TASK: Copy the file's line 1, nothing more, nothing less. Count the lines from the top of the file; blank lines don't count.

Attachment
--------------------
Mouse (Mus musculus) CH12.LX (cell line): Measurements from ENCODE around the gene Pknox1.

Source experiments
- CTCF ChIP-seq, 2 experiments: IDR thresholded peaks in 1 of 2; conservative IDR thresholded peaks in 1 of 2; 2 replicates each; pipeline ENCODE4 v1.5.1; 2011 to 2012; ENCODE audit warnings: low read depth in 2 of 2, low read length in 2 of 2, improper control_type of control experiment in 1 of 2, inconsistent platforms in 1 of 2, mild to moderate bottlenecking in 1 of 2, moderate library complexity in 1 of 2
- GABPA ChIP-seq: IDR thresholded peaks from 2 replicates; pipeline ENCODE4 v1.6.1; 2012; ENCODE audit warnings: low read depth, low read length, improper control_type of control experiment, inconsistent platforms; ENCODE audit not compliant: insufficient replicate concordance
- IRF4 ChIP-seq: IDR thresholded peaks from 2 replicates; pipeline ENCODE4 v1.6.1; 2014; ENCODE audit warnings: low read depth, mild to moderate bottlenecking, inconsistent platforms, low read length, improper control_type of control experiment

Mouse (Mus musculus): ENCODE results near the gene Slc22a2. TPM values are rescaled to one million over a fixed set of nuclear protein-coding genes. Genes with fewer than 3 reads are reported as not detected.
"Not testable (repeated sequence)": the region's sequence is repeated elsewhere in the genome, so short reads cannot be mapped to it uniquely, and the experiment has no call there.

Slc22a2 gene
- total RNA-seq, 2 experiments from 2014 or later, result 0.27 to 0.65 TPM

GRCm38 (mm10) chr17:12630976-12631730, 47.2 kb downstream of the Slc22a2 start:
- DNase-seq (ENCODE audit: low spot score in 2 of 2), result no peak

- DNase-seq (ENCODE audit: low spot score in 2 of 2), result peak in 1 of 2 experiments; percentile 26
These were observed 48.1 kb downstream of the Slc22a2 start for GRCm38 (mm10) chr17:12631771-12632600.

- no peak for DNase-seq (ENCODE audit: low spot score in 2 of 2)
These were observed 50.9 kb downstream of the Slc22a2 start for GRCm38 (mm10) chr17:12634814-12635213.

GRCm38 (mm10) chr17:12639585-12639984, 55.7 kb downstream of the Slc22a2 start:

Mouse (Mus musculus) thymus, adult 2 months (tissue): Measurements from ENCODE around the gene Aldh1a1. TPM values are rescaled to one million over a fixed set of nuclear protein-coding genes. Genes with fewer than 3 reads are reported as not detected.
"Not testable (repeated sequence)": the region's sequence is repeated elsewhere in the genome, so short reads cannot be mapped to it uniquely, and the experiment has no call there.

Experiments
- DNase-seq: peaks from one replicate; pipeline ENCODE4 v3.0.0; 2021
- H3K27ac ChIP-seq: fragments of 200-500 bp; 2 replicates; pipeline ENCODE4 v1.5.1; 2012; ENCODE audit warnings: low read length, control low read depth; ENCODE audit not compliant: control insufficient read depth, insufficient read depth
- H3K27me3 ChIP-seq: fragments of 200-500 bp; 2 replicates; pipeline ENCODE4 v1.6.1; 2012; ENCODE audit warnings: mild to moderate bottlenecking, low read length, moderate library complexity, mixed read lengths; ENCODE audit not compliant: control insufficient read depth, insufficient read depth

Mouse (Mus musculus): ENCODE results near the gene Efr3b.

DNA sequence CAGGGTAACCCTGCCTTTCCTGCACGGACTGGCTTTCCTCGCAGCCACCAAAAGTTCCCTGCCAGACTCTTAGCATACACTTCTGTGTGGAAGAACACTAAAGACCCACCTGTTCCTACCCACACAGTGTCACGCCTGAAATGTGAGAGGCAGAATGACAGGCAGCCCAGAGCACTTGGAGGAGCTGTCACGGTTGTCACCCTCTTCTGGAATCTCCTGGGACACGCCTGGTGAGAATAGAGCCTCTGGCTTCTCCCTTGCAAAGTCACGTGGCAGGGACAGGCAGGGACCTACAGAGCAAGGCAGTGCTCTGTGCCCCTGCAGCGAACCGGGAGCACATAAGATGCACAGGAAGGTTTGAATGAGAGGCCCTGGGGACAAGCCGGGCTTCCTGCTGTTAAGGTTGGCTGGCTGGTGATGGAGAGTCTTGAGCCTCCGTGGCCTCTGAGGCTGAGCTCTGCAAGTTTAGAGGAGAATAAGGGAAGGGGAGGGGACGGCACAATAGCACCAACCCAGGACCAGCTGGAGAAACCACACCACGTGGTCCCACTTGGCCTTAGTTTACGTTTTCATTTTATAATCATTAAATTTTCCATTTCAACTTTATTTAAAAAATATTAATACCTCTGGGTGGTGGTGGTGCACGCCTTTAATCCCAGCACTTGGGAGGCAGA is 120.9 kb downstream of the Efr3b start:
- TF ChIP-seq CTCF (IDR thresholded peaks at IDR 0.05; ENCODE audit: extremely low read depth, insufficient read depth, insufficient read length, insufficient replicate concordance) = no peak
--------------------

Mouse (Mus musculus) CH12.LX (cell line): Measurements from ENCODE around the gene Pknox1.